Last week I didn't have time to post my own biblical theology thoughts to go alongside my review of Grudem's Systematic Theology. Here is more from my second section on "Revelation."
2a Revelation (From Text to Scripture)
2b Revelation (NT Understanding of Scripture)
So here goes...
First, we must recognize that while Scripture is the first and best place for us to begin when we are looking to hear God's voice, God's revelation did not begin with Genesis and it did not end with Revelation. On any reckoning, written Scriptures have existed for less than half of humanity's existence, and by most reckonings far less. Christ, God's fullest revelation came even more recently.
Even then, this written revelation has only been available to the smallest portion of the world until recent times--most humans in history never heard of Christ. And when you consider that the vast majority of people throughout history have been illiterate, the details of written Scripture have scarcely been available even to believers until recently. In short, if written Scripture is the only path to God, then the overwhelmingly majority of humanity has not known him.
Many Christians would reject the notion that God determines who will be saved and who will be damned. Those Christians usually also reject the fall back position that God only determines who will be saved and that the damned are damned already. Yet to believe that those who have never heard are inevitably damned is simply another form of that idea. To be consistent, those who reject these forms of predestination should reject the idea that those who have never heard cannot possibly be saved.
The key is two-fold. First, one can be saved through Christ without knowing the source of one's salvation. Secondly, God is far more interested in what is going on in our hearts than what is going on in our heads. If God empowers those who have heard to be able to believe on him, then he can also empower those who have never heard to be able to respond appropriately to the light they have.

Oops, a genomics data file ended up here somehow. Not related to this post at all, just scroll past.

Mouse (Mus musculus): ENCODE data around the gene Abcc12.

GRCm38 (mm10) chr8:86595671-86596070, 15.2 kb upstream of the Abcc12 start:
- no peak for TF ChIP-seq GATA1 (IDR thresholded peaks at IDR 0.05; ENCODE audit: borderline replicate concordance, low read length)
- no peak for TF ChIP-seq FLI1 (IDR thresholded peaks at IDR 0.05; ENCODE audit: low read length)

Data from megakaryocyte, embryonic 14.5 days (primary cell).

Revelation is not merely a matter of the understanding. It is primarily a matter of the heart. It is knowing God relationally far more than knowing God cognitively. A person can respond appropriately with his or her heart even if the head lacks accurate understanding.
Creation is the first revelation of God. "And God said," Genesis 1:3 begins. The result is that "The heavens are telling the glory of God" (Ps. 19:1). Paul suggests that God's power and divinity are obvious to the world (Rom. 1:20). Paul's sermon in Acts 17 implies that it is at least possible to find God through the stars and order of the creation (Acts 17:27-28).
We should not imagine that such knowledge of God is extensive from a cognitive point of view. We are not really talking about the philosophical argument from design here. We are talking about the awe of God captured so well as the psalmist is amazed, "when I look at your heavens, the work of your fingers, the moon and stars that you have established" (Ps. 8:3).
The stories of Genesis tell of God walking with various individuals who had no written word from God. Indeed, they had little from God orally either. We hear of Noah, then of Abram called from a foreign country. Abram came from a situation in which many gods were worshiped (Josh. 24:2). Presumably God spoke to more people and more often than the sparse indications of Genesis. Regardless of when it was written, Job is often thought to picture someone who was not an Israelite but who worshiped God rightly in his heart in the patriarchal period.
Abram knew God as El-Shaddai, "God Almighty," according to one strand of the Pentateuch (Exod. 6:3). He did not know God as YHWH. El was the king of the gods in the Canaanite pantheon, like Zeus in Greece. Is it therefore possible that God met Abraham within his understanding, asking him to worship the highest God, without correcting his sense of the other gods (cf. Ps. 82)? Melchizedek was also a priest of "God Most High," El-Elyon. So here is God, long before written revelation, meeting godly people where they were at in their understanding.
At each point, God seems to refine the understanding. God reveals himself as YHWH, as the "I AM," at the burning bush...